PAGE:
This is one of the funniest books I’ve ever read – Foudini’s disgust at Warm trying to “talk cat” or Grace’s complete disregard of his lessons are hilarious – yet Foudini remains thoroughly cat-like in his thoughts and reactions. Foudini also faces tragedy and loss and must learn to cope and move on – keep the tissues handy for this section. Beautifully written, this lovely story will stay with you long after you put the book away.
If you’re very lucky, you might run across the audio version of this book. However, it’s only available on cassette, is out-of-print and difficult to find. If you do find it, grab it. It’s narrated by David Hyde Pierce (most famous for playing Niles on the tv show “Frasier”) and is a gem of fine storytelling.
If you’re looking for book that will just plain make you feel good, look no further. I’ve just discovered Joyce Stranger, a prolific English author who writes novels about animals. That may sound horribly middle-brow and non-literary, but The Go-Between is surprisingly engaging and unpredictable.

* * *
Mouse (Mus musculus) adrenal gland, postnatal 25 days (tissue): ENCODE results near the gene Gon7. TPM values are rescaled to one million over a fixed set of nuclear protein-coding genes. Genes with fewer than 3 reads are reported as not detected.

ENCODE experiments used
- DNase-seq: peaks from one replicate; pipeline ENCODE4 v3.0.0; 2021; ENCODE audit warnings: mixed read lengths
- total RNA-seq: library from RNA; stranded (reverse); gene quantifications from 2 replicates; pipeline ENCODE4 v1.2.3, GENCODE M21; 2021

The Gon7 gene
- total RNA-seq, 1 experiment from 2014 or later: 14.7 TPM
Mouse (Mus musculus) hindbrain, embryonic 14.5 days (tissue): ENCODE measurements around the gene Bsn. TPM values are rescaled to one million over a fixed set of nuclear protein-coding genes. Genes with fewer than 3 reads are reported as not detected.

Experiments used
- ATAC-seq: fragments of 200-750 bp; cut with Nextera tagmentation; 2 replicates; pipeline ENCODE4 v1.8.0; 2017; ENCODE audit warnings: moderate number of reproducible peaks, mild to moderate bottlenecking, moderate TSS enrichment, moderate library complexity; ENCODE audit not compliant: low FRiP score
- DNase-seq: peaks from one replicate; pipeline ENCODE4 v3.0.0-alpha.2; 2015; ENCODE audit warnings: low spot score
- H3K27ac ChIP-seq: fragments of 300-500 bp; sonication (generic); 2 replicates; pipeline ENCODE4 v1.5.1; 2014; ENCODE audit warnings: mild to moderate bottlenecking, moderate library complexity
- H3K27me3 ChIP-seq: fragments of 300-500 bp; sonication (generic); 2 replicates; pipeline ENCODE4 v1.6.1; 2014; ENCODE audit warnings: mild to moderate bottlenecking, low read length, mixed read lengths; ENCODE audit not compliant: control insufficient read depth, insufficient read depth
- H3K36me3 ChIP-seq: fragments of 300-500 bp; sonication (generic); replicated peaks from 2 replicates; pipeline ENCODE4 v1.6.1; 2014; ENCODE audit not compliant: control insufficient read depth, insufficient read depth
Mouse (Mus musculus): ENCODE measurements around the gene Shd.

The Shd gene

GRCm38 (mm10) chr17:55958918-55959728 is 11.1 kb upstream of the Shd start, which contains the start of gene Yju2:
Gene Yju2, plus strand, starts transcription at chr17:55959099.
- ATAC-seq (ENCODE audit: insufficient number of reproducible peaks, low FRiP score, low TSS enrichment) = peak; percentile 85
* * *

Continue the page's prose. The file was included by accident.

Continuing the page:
The book focusses on Flyer, a Siamese kitten who loves people. He begins life with one family and ends up with a completely different, though equally loving, owner. Through the force of his personality, determination and will to survive , he influences everyone he meets. He also acts as a catalyst – bringing together neighbors who create a new sense of community.
If you ever need a recommendation for someone who wants a good story, with a little romance, and is completely G-rated, here you go.
Homer’s Odyssey by Gwen Cooper is a closely observed tale of a tiny black kitten who lost his sight early in his life.
Beginning his life as a stray in South Beach, Homer’s eyes became so infected that his eyes had to be removed when he was eventually rescued and treated by a vet. The vet, after many failures, finds Gwen who instantly bonds to Homer, only a few weeks old.
His new owner has her own set of challenges, not only adapting her household physically (eliminating obstacles and clutter and padding sharp corners) but also integrating the kitten with the two already ensconced feline inhabitants.